Case Review – Salas v. Wellington Equine Assoc., 215 WL 12556296 (D. Fla. 2015)

VETERINARIAN, ACTING AS ASSISTANT SURGEON, FILED MOTION FOR FINAL SUMMARY JUDGMENT AND VETERINARIAN’S WIFE, ACTING AS NURSE ANESTHETIST, FILED MOTION FOR PARTIAL SUMMARY JUDGMENT IN ACTION FOR VETERINARY MALPRACTICE RESULTING IN INJURY TO A HORSE.

Salas v. Wellington Equine Assoc., 215 WL 12556296 (D. Fla. 2015)

BASIS OF THE COMPLAINT:
Plaintiff, Camilo Salas, a licensed attorney proceeding pro se, is the owner of a horse that underwent a surgical procedure at Wellington Equine Associates and alleges that Katherine Schachter and Dr. Ben Schachter committed professional negligence or malpractice in connection with the surgery on the horse’s leg. During the surgery, Mrs. Schachter acted as nurse anesthetist and Dr. Schachter acted as assistant surgeon. Dr. Alan Nixon acted as primary surgeon. Mr. Salas alleges Mrs. Schachter committed professional negligence in that the horse was kept under anesthesia for far too long resulting in injuries to the horse. Salas alleges that Dr. Schachter committed veterinary malpractice and/or negligence for performing an excessively long surgery and failing to take proper steps to prevent post-anesthetic myopathy and jugular thrombosis. Mr. Salas
signed an Authorization for Treatment giving permission to Wellington Equine Associates to perform: general anesthesia; tenoscopy; post-surgical care; and, hospitalization. The Authorization also provided that Mr. Salas agreed to hold Wellington Equine Associates, its doctors, and employees
harmless from circumstances arising out of the performance of their duties, and that the risks associated with the named procedures had been explained to him and he understood them fully.

LEGAL PROCEEDINGS:
Dr. Schachter and Mrs. Schachter filed Motions for Final Summary Judgment and Partial Final Judgment, respectively, based on the clear language of the Authorization which Mr. Salas understood and agreed to.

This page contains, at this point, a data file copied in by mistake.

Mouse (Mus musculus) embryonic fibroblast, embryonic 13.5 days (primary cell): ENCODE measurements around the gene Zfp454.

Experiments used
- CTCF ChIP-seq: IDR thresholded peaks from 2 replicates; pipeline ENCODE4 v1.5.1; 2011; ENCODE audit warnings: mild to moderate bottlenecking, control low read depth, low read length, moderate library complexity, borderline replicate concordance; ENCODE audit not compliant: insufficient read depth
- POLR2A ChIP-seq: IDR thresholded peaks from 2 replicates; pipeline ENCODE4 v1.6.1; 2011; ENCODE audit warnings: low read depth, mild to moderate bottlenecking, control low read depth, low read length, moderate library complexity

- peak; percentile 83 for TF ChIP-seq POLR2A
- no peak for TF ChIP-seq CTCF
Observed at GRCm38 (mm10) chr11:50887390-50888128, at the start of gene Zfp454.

Mr. Salas, in his opposition to the motions, contends that the Authorization does not hold the Schachter’s harmless for their own negligent acts, and, even if it did, the Authorization does not apply in this case because the Defendants performed an adhesiolysis on the horse, a procedure that
Salas maintains he had no knowledge of, and it was not listed as a procedure in the Authorization.

DISCUSSION OF THE COURT:
The Court found that there existed a material issue of fact as to whether the Authorization even applied since there was a question as to what procedures, specifically the adhesiolysis, were authorized. In support of his contention that the adhesiolysis was performed, Mr. Salas cites Dr.
Nixon’s Surgery Report which includes adhesiolysis as a surgical procedure performed on the horse. The Court noted that an adhesiolysis was not one of the procedures listed in the Authorization.
Mr. Salas also set forth sufficient evidence beyond the pleadings to show that a reasonable jury could find in his favor on the issues of professional negligence or malpractice. Mr. Salas submitted the Case Report of Robert Boswell, D.V.M. in which he opined that: (1) the horse
developed myositis and radial nerve paralysis as a result of prolonged hypotension during anesthesia; (2) once the risk for developing laminitis was identified, preventative measures should have been
implanted immediately; and, (3) once the horse was diagnosed with laminitis, aggressive emergency treatment should have been administered immediately. Dr. Boswell found that all three actions or inactions represented a breach of the standard of veterinary care which resulted in the horse’s injuries. Salas also submitted the Case Report of Elaine Carpenter, D.V.M. in which Dr. Carpenter opined that myopathy of the muscles in the left forelimb is likely due to prolonged anesthesia with
low mean blood pressure.

DECISION OF THE COURT:
The Court found that Mr. Salas had provided sufficient evidence, viewed in the light most favorable to the Plaintiff to survive summary judgment, that there was evidence to support Mr. Salas’ claim that Mrs. Schachter had committed professional negligence arising out of her work as the nurse anesthetist because medical experts opined that injury to the horse occurred, in part, because of prolonged anesthesia, and that Salas had set forth evidence to support the allegations that Dr. Schachter committed veterinary malpractice and/or negligence for performing an excessively long surgery and failing to take proper steps to prevent the post-anesthetic injuries.

Katherine Schachter’s Motion for Partial Final Summary Judgment and Dr. Ben Schachter’s Motion for Final Summary Judgment was denied.